, meaning “at the place where stones are gathered together”) is one of three principal divisions of the Delaware, from whom their dialect differed so much that they have frequently been regarded as a distinct tribe.
The Munsee originally occupied the headwaters of Delaware river in New York, New Jersey, and Pennsylvania, extending south to Lehigh river, and they also held the west bank of the Hudson from the Catskill mountains nearly to the New Jersey line. The Mahican and Wappinger bordered their land on the north and east, with the Delaware on the south and southeast, and were regarded as the protecting barrier between the latter tribe and the Iroquois.
Their council village was Minisink, probably in Sussex county, New Jersey. By a fraudulent treaty, known as the "Walking Purchase," the main body of The Munsee was forced to remove from the Delaware about the year 1740, and settled on the Susquehanna on lands assigned them by the Iroquois. Soon after this they removed to the Allegheny River where some of them had settled as early as 1724. By 1740 the Moravian missionaries had already begun their work among them. The Munsee practically ceased to exist as an organized body. Many removed to Canada and settled near their relatives, the Moravian Indians.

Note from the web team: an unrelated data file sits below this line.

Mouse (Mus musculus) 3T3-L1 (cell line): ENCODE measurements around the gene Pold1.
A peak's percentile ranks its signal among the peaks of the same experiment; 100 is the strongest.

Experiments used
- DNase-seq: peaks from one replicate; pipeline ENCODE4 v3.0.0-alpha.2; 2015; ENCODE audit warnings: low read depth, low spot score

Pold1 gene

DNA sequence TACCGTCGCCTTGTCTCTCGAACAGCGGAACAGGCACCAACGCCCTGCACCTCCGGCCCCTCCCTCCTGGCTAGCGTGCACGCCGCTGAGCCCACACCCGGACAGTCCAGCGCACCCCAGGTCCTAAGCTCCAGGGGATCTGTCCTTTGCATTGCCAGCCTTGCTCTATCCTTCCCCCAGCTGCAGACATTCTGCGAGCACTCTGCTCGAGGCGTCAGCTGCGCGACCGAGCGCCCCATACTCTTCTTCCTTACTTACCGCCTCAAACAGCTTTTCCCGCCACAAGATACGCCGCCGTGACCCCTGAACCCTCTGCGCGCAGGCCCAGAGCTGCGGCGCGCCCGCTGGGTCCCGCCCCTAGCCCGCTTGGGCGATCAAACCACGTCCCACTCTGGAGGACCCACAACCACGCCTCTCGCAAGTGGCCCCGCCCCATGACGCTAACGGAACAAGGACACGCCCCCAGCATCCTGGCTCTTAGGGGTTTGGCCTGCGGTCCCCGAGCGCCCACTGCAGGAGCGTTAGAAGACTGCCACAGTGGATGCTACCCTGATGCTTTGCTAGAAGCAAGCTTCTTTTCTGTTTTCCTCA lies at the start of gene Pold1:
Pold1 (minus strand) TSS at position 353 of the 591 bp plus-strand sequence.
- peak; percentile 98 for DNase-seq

In 1885 the only Munsee officially recognized in the U.S. were living with a band of Chippewa in Franklin County, Kansas, together numbering only 72.
In 1900, the Chippewas and Munsees were terminated as tribes and their land given to them individually. Because their lands weren’t coveted by white farmers, they were allowed to continue living in their Chippewa Hills homes. Recent efforts to be recognized as a tribe have been unsuccessful. This information was compiled by the Franklin County Historical Society.